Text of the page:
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Once-Common California bumble bees have gone missing. EU proposes cutting pesticides by half by 2030. Clues to wild bee health found in their gut microbiome.
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Photo: Rich Hatfield, Xerces Society
(University of California – Riverside) Several species of California bumble bees have gone missing in the first statewide census of the fuzzy pollinators in 40 years. “Even the most dominant species has lost a lot of suitable habitat since the last large-scale survey. The winner is not doing great.”
(Webster-Kirkwood Times ) The rare bee is named Andrena cerebrata. Nina Fogel, a doctoral candidate in the Camilo Lab at Saint Louis University, caught the rare bee in June 2020 and it was identified by Mike Arduser, who is an expert on identifying native bees. According to Arduser, this bee is so rare that most people working with native bees have never seen it before. This is only the second known occurrence of this bee in the Midwest, and both occurrences have been in Webster Groves, a city south of St. Louis. “There are other uncommon bee species in Webster also – apparently native bees like it here as much as we do and they make good neighbors.”
(The Scientist) While the higher temperatures and CO2 levels associated with climate change currently fuel plant productivity, a study finds that changing conditions could take a toll on photosynthesis rates in regions outside the Arctic within a decade.
(Yale Environment 360) Urban ecologist Eric Sanderson focuses on the natural history of cities. In an interview with Yale Environment 360, he explains why recovering and restoring streams, salt marshes and woodlands should be a vital part of how cities adapt to climate change in the 21st century.
Photo: Martin Meissner, AP Photo
(AP News) The European Union’s executive arm on Wednesday proposed setting legally binding targets to reduce the use of chemical pesticides by 50% by 2030 and a ban on all pesticide use in areas such public parks, playgrounds and schools. The European Commission said the current rules limiting the use of pesticides were too weak and have not been applied consistently across the EU. The commission also wants to introduce a law aimed at repairing environmental damage by 2050. The proposed measure includes plans to stop the decline of pollinators by 2030 and then increase their populations.
(Greenwire) A first-of-its-kind monarch butterfly summit took wing this week in the U.S. Capitol Visitor Center, with the Biden administration telling participants they need to act soon, or the embattled species will require federal protections.
Photo: York University
(ScienceDaily, York University) The local environment plays a pivotal role in the health and diversity of the gut microbiome of wild bees which could help detect invisible stressors and early indicators of potential threats, say scientists in a new study. Piloting a new frontier of metagenomics, the researchers sequenced whole genomes of three species of carpenter bees, a type of wild bee, in North America, Asia and Australia. This analysis allowed them to gain insights into the bee's gut microbiome (bacteria and fungi), diet and viral load, as well as their environmental DNA.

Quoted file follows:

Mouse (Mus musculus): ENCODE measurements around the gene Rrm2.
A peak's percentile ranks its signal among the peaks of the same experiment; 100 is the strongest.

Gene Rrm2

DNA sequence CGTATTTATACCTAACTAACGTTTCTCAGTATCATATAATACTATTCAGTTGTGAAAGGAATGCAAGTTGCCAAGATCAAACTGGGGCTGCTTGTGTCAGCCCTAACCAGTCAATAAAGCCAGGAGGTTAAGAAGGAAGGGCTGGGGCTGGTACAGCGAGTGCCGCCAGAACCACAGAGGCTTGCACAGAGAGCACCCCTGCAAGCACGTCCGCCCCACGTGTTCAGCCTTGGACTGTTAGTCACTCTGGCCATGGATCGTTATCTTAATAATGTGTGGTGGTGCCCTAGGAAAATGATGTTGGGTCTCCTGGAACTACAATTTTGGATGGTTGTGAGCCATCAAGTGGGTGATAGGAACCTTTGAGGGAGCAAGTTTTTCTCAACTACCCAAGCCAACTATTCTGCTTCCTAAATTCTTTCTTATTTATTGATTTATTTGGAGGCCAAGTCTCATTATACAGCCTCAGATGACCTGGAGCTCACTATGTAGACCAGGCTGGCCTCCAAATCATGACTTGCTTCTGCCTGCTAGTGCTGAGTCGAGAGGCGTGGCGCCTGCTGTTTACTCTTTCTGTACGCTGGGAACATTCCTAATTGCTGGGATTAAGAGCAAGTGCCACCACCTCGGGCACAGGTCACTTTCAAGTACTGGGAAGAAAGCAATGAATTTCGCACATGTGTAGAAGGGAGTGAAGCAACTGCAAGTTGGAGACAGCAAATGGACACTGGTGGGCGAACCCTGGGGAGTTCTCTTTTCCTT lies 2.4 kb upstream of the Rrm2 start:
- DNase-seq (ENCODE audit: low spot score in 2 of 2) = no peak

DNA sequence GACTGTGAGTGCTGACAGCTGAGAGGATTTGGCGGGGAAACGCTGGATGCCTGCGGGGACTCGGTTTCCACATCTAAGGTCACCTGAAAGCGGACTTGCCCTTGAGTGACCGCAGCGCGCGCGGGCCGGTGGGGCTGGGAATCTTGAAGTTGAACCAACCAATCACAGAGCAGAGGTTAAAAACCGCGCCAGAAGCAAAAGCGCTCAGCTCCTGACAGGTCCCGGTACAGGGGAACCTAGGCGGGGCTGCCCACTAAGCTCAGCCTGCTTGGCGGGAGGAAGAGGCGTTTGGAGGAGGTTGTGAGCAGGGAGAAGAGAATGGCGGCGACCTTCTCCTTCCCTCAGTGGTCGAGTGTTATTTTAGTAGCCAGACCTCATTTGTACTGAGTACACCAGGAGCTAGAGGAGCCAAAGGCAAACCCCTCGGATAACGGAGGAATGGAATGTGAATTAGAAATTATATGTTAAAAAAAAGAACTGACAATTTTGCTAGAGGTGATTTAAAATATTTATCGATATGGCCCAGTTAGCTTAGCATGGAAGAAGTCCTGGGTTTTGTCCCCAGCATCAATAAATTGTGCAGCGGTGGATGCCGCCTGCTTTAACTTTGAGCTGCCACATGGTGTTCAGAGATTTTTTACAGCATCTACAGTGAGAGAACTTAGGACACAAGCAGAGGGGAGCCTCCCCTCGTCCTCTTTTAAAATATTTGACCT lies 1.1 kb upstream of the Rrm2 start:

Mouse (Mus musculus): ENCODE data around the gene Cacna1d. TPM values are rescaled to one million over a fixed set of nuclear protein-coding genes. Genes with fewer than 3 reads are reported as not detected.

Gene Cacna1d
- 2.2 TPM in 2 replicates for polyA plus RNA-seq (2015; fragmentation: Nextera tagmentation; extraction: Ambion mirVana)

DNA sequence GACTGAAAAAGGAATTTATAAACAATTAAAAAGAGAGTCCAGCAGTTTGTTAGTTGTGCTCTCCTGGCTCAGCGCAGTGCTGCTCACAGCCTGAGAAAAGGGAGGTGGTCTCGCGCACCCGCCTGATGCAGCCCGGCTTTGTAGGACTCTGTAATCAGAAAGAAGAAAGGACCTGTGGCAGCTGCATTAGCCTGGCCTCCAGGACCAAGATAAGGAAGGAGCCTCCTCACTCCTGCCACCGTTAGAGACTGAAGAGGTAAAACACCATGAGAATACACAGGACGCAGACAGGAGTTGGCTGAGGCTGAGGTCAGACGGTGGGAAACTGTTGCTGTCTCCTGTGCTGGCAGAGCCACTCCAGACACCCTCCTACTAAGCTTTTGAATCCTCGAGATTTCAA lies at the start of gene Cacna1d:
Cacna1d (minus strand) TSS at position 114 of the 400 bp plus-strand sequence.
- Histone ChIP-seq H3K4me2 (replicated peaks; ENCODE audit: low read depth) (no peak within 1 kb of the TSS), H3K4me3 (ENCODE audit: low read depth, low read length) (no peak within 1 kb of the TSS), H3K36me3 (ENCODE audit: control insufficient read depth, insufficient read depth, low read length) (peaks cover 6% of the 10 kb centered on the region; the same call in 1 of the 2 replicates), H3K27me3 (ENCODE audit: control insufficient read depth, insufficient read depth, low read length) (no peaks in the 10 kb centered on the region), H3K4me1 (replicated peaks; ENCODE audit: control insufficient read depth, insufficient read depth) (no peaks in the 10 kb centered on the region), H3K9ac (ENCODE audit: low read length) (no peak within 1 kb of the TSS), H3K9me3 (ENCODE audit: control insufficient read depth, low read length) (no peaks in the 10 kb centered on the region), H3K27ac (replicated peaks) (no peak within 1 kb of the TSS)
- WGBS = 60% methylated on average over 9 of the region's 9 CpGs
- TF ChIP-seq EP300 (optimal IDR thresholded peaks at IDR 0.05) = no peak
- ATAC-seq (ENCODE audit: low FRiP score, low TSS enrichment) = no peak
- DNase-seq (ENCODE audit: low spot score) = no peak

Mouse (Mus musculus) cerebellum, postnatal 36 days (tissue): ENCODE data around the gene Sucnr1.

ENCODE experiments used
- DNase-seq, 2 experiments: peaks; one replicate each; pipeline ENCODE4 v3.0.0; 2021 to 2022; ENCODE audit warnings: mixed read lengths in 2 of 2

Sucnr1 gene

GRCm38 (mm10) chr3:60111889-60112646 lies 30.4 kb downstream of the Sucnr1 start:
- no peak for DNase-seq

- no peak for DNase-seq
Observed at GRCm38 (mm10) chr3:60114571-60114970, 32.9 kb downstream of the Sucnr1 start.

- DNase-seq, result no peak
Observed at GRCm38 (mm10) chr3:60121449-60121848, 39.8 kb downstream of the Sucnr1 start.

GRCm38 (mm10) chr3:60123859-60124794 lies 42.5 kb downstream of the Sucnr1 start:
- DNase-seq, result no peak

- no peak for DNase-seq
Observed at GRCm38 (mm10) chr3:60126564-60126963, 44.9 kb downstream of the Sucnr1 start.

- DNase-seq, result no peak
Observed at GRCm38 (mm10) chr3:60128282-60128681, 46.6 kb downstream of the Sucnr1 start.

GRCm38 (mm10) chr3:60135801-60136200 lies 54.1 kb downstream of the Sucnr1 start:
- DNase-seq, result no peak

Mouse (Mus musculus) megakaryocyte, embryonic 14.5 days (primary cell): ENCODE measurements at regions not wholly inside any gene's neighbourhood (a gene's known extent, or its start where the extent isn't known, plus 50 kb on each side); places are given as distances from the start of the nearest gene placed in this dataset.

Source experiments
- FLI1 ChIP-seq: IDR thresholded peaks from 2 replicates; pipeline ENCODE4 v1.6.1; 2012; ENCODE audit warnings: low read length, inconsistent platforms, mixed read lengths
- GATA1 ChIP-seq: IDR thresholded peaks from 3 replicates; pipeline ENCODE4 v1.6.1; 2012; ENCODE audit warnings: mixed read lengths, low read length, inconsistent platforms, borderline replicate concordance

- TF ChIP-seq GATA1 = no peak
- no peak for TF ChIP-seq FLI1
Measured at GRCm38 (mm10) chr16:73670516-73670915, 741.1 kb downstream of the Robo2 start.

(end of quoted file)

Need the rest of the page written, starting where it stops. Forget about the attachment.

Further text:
(USDA) The USDA Agricultural Research Service is leading a project dubbed “Beenome100” to produce high-quality maps of the genomes of at least 100 bee species, capturing the diversity of bees in the United States, representing each of the major bee taxonomic groups in this country.
(USDA) Winter honey bees, compared to newly emerged summer bees, have a better ability to withstand the harmful effects of imidacloprid. The study assessed differences in diet behaviors for summer and winter honey bees in a controlled laboratory setting. Researchers provided sublethal doses of the imidacloprid-laced syrup to bees as necessary. Winter bees showed a preference to consuming imidacloprid-laced syrup over untreated sugar syrup while summer honey bees made the safe choice and avoided consuming the laced syrup each time.
(The Irish News) How to make memories more robust is an area of huge scientific interest – with bees providing surprising insights. “Bees are useful models of how much intelligence you can squeeze into a small brain.”
(Twitter, Buglife @Buzz_dont_tweet) “Disrupted travel plans will likely mean more cars on the roads - why not make your journey count? Delays in distributing #Splatometers has meant participation in #BugsMatter is currently lower than 2021. Signed up? Download a Splatometer to take part now”
One More Thing…
If you’re not following the Oklahoma Department of Wildlife Conservation @OKWildlifeDept on Twitter, you are missing out on some excellent outdoors and conservation humor – and education!